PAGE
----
In the opening I get quite a bit of juniper, with orange and hints of cardamom and cinnamon added. A touch of gentle spiciness in the drydown leads to a rather generic ambery base, the weakest phase in the development of this scent.
Apart from the rather pleasant opening blast there is on my skin a feeling of a certain thinness and mediocrity; it does not convince very much overall. The sillage is moderate and the projection acceptable, with six hours of longevity on me. 2.5/5.
A limp little woody thing. The juniper is there, but hardly. Very soft projection but good longevity as a skin scent. Although disappointing, it's not worth crying over: Pell Wall's Gin and Lime is a much more convincing and robust recreation of a gin-based cocktail.
It's not that there's anything wrong with Juniper Sling. What it does, I like. Despite the crowded notes list, I smell mostly clary sage, with a hint of pine from the juniper berry, a bit of salt to give the illusion of fizziness, and some iso e super smoke. It just sort of hangs around smelling unremarkably herbal and green, eventually ending up as a minimalist version of a chypre base, mostly galbanum and the lingering herbs.
But it's just kind of dull. It wears very thin (though it has plenty of lasting power) and, in my opinion, veers from "minimalist" into "dull". I think it could be argued that Juniper Sling was inspired by Terre d'Hermes, particularly its combination of iso e super and herbs, but while TdH is compelling in its weirdness, Sling keeps things safe, possibly to its detriment. Meh.
Juniper Sling opens with a woody accord comprising vetiver and cedar (Iso E), plus juniper berries, a subtle note of cloves, a dusty base of patchouli, amber and perhaps cocoa beans, with a light animalic/musky note which I can not distinguish clearly but however gives a "carnal" and dark allure to the composition – there may be leather too. A decent, unusual take on a classic chypre, more spicy and less flowery, also less animalic/leathery, but with the same camphor feel, at the same time with a masculine, austere barbershop breeze. As minutes pass it also emerges better a rooty-powdery-soapy side of orris roots, and also the leather note arises more prominently, on a balmy-earthy base. Overall I'd say it's a "not that bad" scent, a nice rooty-spicy-earthy composition with a couple of less-usual accords (juniper), but overall it's also a bit artificial and pale. In other words, a missed opportunity.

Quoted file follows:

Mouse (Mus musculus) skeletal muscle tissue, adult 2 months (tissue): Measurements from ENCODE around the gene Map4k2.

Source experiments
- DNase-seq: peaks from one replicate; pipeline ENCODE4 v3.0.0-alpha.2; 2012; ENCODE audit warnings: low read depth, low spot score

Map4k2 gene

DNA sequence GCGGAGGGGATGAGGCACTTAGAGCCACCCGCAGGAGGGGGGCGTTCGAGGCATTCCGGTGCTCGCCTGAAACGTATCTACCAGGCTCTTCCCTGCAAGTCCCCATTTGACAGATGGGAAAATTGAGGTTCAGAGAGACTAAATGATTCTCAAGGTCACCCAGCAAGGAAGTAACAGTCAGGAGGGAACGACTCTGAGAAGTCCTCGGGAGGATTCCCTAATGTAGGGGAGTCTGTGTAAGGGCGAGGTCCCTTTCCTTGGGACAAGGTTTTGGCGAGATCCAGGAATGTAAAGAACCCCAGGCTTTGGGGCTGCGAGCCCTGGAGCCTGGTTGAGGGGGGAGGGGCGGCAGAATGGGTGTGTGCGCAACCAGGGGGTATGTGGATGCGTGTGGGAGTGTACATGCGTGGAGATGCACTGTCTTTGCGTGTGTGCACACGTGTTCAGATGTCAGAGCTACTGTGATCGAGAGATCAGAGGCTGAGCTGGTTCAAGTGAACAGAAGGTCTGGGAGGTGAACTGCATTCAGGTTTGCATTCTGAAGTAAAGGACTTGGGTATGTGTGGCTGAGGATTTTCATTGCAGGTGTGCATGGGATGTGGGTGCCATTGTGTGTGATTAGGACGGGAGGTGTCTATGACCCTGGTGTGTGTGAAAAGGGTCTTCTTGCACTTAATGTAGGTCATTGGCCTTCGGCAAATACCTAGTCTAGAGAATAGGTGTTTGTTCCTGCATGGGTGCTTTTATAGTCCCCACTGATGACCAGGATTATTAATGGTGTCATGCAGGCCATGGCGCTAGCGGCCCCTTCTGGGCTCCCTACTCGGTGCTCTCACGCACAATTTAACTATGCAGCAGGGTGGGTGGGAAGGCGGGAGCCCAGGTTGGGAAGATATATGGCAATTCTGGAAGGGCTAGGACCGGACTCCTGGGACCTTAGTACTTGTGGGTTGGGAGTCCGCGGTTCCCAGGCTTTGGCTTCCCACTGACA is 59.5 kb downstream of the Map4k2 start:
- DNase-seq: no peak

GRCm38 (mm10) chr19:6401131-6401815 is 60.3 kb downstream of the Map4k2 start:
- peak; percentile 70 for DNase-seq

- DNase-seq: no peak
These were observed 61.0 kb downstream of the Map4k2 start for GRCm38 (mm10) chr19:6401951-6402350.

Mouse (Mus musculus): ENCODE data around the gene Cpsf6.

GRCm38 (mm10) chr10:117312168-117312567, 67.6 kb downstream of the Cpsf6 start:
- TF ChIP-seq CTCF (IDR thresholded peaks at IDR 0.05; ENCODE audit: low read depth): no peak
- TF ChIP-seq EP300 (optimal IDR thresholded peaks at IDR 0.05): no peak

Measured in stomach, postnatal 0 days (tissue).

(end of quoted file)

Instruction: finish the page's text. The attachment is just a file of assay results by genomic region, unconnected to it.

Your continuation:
The London dry gin idea – juniper berries and citrus rind – appeals to me in its simplicity. My high hopes for the re-release of Lubin’s Gin Fizz collapsed when its juniper and citrus accord turned out to be tantalizingly ephemeral, and I’m sad to report that Penhaligon’s entry in the gin-and-tonic style suffers the same liability. I get five minutes of astringent juniper berry and citrus refreshment, then nothing but a very pale, clean soapy musk skin scent. The only juniper berry scent I recall having any lasting power is Creed’s Baie de Genièvre, but the Creed is a much darker, heaveier composition than Gin Fizz or Juniper Sling, and manages to endure on the skin by substituting a spicy vetiver base note for the effervescent citrus accord that lends the Lubin and Penhaligon’s their short-lived buoyancy.
I’m still waiting for my perfect Tanqueray No. 10 cologne…